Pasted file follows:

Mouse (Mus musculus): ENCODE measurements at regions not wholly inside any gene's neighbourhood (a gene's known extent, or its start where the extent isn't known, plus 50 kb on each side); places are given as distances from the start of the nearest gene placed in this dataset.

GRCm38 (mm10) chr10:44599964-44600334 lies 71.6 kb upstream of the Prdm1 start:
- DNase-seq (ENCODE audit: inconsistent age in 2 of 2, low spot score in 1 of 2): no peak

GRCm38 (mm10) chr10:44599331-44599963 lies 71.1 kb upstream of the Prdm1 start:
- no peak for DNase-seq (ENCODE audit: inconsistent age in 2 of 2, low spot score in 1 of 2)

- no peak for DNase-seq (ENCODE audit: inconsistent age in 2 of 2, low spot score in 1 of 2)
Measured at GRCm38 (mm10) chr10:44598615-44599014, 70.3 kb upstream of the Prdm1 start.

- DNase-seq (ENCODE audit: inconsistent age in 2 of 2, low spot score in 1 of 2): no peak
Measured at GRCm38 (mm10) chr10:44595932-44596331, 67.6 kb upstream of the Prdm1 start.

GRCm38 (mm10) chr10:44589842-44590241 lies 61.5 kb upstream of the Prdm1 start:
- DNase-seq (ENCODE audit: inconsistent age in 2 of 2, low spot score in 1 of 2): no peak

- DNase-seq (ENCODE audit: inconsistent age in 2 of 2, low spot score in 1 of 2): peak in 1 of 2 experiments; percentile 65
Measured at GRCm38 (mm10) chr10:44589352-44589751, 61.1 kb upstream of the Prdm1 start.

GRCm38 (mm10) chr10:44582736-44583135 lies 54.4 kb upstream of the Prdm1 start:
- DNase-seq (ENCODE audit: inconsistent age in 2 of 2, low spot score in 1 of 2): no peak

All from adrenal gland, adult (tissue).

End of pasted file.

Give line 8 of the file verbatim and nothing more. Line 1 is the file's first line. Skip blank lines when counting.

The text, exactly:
- DNase-seq (ENCODE audit: inconsistent age in 2 of 2, low spot score in 1 of 2): no peak